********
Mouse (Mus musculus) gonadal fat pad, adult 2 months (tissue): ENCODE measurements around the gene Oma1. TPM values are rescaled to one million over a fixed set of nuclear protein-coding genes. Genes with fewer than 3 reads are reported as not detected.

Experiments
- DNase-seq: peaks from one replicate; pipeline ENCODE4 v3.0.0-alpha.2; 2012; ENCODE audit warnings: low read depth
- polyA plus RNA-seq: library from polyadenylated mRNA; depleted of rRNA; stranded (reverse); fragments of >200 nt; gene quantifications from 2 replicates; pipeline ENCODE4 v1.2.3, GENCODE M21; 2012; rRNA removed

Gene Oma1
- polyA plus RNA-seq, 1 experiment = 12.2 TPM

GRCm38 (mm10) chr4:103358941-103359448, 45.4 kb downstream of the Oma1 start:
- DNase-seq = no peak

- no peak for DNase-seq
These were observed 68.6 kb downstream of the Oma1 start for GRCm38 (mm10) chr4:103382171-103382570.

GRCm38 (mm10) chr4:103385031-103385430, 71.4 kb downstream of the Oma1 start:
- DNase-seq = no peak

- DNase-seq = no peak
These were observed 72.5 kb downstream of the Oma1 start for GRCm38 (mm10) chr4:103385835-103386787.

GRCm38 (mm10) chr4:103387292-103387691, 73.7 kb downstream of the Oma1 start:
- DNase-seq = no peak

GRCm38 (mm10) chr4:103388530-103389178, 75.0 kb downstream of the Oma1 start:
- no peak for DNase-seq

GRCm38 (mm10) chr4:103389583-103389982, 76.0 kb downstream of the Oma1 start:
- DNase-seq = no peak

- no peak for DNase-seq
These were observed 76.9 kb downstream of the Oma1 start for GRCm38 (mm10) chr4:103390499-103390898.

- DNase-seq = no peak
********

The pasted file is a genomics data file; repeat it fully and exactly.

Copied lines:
Mouse (Mus musculus) gonadal fat pad, adult 2 months (tissue): ENCODE measurements around the gene Oma1. TPM values are rescaled to one million over a fixed set of nuclear protein-coding genes. Genes with fewer than 3 reads are reported as not detected.

Experiments
- DNase-seq: peaks from one replicate; pipeline ENCODE4 v3.0.0-alpha.2; 2012; ENCODE audit warnings: low read depth
- polyA plus RNA-seq: library from polyadenylated mRNA; depleted of rRNA; stranded (reverse); fragments of >200 nt; gene quantifications from 2 replicates; pipeline ENCODE4 v1.2.3, GENCODE M21; 2012; rRNA removed

Gene Oma1
- polyA plus RNA-seq, 1 experiment = 12.2 TPM

GRCm38 (mm10) chr4:103358941-103359448, 45.4 kb downstream of the Oma1 start:
- DNase-seq = no peak

- no peak for DNase-seq
These were observed 68.6 kb downstream of the Oma1 start for GRCm38 (mm10) chr4:103382171-103382570.

GRCm38 (mm10) chr4:103385031-103385430, 71.4 kb downstream of the Oma1 start:
- DNase-seq = no peak

- DNase-seq = no peak
These were observed 72.5 kb downstream of the Oma1 start for GRCm38 (mm10) chr4:103385835-103386787.

GRCm38 (mm10) chr4:103387292-103387691, 73.7 kb downstream of the Oma1 start:
- DNase-seq = no peak

GRCm38 (mm10) chr4:103388530-103389178, 75.0 kb downstream of the Oma1 start:
- no peak for DNase-seq

GRCm38 (mm10) chr4:103389583-103389982, 76.0 kb downstream of the Oma1 start:
- DNase-seq = no peak

- no peak for DNase-seq
These were observed 76.9 kb downstream of the Oma1 start for GRCm38 (mm10) chr4:103390499-103390898.

- DNase-seq = no peak